Their/There/They're . . .AND . . .Its/It's . . . AND OTHER NASTY BITS


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Thread: Their/There/They're . . .AND . . .Its/It's . . . AND OTHER NASTY BITS

  1. #1

    Their/There/They're . . .AND . . .Its/It's . . . AND OTHER NASTY BITS

    Getting these dumbass little function words right is, for some users of English, right up there with practicing the mysteries of Alchemy or translating Kant into Urdu.

    Using them incorrectly simply makes your work look amateurish or careless. Who needs either?

    Let's fix this once and for all.

    I taught English for over 30 years. The tips below worked for thousands of students. They'll work for you.
    _______________________________________

    They're going to build their house over there


    They're = contraction of 'they are'. ALWAYS. ALWAYS. So how easy is that? If you canNOT substitute 'they are' for it, then this is not the form of the word you want. NOT. NOT. PERIOD.

    Their = pronoun. 90% of the time = PEOPLE. Sometimes wolves, salamanders, gophers, spiders, and bald eagles, but you can bet money this 'their' will refer to a LIVING BEING. No living being in sight? Wrong form of the word. PERIOD.

    There = location. Even in tricky sentences like "There is nothing wrong" the 'there' indicates location. PERIOD

    TIPS

    1. 'They're' as a contraction is just too obvious to waste time on. See above.

    2. That leaves the other two . . .but you only need to memorize ONE. Say you go for the easy one: THEIR. If it's a living thing, you use THEIR. If it is not a living thing, you want THE OTHER ONE.

    ______________________________

    ITS and IT'S

    ITS is a pronoun, functionally equivalent to HIS and HER

    Soooooo, here's a Rule: If you can substitute 'his' or 'her' for your proposed use, then you want 'its'.

    Examples: 'He ate its (his/her)dinner'; 'No one wants its (his/her) disease' ; "Statistics prove its (his/her) truth". NOTE that last sentence. You would probably never say "statistics prove her truth"--awkward and sort of silly, but that is not the point. It makes GRAMMATICAL sense, and that is all you need to choose the correct form. But look at this: "statistics prove its (his/her) true". Would you write "statistics prove his true"? NO. So that last one is "statistics prove it's true"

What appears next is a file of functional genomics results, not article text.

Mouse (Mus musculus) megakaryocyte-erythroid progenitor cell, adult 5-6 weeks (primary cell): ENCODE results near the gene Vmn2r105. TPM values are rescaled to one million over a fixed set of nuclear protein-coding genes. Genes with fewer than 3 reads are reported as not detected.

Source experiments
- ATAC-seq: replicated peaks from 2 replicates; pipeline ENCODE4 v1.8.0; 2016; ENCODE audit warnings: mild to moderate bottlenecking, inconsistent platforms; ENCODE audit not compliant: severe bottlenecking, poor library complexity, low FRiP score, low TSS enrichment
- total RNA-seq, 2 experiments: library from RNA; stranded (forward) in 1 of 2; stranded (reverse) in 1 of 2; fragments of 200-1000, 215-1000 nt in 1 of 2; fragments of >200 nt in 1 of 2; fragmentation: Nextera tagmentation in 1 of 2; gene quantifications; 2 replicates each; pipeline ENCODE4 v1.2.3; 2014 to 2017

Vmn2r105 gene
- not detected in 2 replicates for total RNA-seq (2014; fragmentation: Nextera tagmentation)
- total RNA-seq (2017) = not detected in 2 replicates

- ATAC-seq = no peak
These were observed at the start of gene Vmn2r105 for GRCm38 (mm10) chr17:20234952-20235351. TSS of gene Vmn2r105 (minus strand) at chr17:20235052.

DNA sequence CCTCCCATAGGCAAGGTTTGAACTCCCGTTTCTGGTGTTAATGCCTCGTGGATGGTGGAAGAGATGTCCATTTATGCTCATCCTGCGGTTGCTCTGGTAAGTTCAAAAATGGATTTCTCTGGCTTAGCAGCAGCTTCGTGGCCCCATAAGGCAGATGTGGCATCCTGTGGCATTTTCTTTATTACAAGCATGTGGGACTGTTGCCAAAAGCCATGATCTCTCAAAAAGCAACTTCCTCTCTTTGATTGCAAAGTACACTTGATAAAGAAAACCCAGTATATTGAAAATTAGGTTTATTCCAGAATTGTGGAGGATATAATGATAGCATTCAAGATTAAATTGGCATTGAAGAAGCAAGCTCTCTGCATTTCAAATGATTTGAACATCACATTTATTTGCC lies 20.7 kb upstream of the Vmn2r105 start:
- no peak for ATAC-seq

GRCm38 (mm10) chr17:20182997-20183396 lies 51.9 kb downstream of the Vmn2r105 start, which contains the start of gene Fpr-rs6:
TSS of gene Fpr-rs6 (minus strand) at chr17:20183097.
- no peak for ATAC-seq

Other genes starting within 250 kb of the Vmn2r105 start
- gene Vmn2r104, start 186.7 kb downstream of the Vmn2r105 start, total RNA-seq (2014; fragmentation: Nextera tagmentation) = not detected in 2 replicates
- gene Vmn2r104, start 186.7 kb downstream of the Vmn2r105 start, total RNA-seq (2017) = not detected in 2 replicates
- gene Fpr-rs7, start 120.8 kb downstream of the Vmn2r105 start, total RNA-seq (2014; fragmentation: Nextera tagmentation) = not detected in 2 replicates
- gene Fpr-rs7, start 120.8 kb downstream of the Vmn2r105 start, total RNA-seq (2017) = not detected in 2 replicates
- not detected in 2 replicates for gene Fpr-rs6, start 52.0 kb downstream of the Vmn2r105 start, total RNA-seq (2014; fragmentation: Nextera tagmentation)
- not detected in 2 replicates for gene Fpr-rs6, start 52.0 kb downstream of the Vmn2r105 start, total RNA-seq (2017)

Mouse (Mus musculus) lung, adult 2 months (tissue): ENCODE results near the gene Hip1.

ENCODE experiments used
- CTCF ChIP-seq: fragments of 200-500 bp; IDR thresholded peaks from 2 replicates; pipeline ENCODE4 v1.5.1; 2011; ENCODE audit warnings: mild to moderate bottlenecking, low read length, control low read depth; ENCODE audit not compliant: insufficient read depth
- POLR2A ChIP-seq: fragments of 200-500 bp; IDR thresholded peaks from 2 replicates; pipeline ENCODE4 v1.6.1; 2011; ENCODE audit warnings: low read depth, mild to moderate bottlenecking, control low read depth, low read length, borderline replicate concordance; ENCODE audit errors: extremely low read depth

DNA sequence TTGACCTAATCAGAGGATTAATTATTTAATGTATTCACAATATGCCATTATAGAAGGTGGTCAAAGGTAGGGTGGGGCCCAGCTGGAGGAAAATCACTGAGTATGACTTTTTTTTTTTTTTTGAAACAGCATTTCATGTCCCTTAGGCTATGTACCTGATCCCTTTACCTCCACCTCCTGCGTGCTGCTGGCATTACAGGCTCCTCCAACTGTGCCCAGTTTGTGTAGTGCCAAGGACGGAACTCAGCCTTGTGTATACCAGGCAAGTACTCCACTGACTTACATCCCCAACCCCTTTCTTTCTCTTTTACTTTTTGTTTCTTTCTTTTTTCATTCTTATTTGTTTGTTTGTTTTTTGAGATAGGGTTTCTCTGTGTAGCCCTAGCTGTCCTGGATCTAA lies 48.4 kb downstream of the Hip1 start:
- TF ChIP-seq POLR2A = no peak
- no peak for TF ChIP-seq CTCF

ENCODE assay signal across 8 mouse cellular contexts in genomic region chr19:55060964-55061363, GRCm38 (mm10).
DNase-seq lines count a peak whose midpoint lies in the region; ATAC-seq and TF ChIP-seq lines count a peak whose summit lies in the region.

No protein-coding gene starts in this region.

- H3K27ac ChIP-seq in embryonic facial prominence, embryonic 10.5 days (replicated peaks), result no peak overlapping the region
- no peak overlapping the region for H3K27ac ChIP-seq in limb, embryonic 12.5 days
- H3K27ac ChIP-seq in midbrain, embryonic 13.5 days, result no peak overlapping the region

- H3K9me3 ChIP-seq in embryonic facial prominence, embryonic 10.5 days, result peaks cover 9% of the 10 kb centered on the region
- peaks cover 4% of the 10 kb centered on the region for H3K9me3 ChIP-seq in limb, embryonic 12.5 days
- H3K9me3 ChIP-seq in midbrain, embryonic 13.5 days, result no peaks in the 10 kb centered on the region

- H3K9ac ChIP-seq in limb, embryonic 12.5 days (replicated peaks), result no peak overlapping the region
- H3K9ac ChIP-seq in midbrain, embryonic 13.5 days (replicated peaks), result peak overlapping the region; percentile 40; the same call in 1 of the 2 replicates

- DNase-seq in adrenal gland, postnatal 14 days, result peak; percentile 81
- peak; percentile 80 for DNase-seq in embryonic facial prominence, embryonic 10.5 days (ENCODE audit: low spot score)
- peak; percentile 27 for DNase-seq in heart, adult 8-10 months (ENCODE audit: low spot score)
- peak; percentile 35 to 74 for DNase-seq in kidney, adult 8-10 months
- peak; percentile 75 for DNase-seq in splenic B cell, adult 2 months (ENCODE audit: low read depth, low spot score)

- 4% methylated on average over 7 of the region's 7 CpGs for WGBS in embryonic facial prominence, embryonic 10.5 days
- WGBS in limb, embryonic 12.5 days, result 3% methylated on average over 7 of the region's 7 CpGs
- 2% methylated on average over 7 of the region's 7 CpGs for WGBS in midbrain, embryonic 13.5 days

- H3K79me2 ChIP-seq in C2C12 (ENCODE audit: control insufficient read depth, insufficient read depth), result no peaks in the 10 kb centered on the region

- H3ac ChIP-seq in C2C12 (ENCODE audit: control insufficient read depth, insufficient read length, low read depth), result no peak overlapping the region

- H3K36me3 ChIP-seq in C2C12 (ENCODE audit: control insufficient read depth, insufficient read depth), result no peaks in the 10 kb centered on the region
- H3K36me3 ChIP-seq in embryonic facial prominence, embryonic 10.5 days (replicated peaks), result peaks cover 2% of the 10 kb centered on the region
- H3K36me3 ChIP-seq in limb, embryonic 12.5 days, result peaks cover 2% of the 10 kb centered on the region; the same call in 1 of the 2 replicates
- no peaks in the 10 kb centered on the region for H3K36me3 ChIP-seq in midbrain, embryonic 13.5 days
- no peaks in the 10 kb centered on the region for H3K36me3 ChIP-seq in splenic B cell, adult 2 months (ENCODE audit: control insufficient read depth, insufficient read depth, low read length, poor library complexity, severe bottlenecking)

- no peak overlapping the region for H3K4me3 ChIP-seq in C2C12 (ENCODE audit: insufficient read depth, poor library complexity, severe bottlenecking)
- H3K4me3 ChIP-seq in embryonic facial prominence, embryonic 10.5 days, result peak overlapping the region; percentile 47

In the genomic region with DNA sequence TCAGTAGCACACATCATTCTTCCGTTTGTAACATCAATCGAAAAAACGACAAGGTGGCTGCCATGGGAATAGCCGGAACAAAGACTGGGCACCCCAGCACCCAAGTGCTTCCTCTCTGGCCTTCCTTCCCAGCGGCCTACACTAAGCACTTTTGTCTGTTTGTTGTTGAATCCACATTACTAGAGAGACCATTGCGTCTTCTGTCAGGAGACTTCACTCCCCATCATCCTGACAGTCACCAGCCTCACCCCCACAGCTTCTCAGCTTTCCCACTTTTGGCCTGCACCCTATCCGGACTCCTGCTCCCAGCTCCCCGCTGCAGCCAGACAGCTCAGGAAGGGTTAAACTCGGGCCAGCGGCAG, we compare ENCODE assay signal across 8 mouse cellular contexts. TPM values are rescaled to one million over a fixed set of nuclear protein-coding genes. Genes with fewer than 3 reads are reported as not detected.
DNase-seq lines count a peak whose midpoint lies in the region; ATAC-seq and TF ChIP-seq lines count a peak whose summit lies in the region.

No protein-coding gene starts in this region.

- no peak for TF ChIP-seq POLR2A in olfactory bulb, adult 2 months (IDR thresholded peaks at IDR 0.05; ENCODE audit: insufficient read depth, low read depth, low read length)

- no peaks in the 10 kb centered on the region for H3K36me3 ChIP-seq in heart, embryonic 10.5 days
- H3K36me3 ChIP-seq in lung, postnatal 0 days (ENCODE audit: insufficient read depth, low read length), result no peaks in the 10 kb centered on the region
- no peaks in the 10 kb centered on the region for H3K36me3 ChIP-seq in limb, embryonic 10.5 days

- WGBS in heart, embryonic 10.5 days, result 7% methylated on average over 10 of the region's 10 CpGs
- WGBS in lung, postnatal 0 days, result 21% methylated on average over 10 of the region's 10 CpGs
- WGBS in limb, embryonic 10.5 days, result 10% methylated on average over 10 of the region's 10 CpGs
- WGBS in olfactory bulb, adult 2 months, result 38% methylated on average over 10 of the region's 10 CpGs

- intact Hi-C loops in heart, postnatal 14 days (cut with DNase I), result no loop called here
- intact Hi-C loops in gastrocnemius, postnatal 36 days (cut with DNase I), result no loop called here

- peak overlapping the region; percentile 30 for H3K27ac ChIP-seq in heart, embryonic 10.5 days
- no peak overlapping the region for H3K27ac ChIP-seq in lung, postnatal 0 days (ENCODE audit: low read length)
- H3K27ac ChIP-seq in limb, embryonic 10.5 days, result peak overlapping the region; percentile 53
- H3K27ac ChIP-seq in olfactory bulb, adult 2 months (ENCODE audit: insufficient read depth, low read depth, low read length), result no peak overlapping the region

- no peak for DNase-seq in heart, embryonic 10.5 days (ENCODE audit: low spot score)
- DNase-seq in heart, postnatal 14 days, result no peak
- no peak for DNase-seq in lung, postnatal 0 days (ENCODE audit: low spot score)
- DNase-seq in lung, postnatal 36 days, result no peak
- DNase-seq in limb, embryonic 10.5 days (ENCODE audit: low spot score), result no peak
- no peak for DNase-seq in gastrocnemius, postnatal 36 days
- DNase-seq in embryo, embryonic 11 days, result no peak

I'll add to these little bits 'n pieces . . . . . .



    ________________________________________________

    "I believe in nothing but the holiness of the heart's affections and the Truth of the imagination". Keats, ​Letters

    "No man is an island entire of itself; every man is a piece of the continent, a part of the main . . . any man's death diminishes me, because I am involved in mankind. And therefore never send to know for whom the bell tolls -- it tolls for thee. " John Donne, Meditation XVII

  2. #2
    "Their" can refer to inanimate objects and what belongs to them:

    Mountains and their steep slopes.

    Trains and their long journeys.

    Cars and their ​fucking alternators.
    Last edited by TL Murphy; March 22nd, 2020 at 01:23 AM.

  3. #3
    It's going to be difficult trying not to discuss the dreaded IT!

    Its been eating my lettuce. Or is it: It's been eating my lettuce? (It has?)
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  4. #4
    I do occasionally write their for there or vice versa, but that's only because my attention might wander. I pick it up on an edit.

    As far as "it" goes, a good rule of thumb is to only use an apostrophe if you're omitting a letter.

    it's - it is

    its - belonging to it


  5. #5
    It is and it has are both made into contractions - it's

    It's come to my attention.

  6. #6
    It's something that always amazes me, as foreigner, non-native speaker. My English is far from perfect, as everyone here knows, but its, it's and there, their, they're have never given me any problem.
    Can you explain that to me? Why it's such an issue? Is it because it sounds the same, or is it a different problem?

  7. #7
    When it comes to lie or lay
    get it wrong to my dismay
    no matter if it's lay or lie
    might as well have slice of pi.

    You know it's bad when to stare at a mistake but don't see it. Like Phil says, catch it on the edit.
    "Self-righteousness never straddles the political fence."

    Midnightpoet


    "The bible says to love your neighbor. It's obvious that over the centuries it has been interpreted as the opposite."
    (sarcasm alert)

    Midnightpoet


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  8. #8
    Quote Originally Posted by Darren White View Post
    It's something that always amazes me, as foreigner, non-native speaker. My English is far from perfect, as everyone here knows, but its, it's and there, their, they're have never given me any problem.
    Can you explain that to me? Why it's such an issue? Is it because it sounds the same, or is it a different problem?
    For all us that know better, having learned it some 60-70 years ago, it's just being careless. You start typing along and before you know it you messed up.
    "Self-righteousness never straddles the political fence."

    Midnightpoet


    "The bible says to love your neighbor. It's obvious that over the centuries it has been interpreted as the opposite."
    (sarcasm alert)

    Midnightpoet


    Hidden Content Hidden Content

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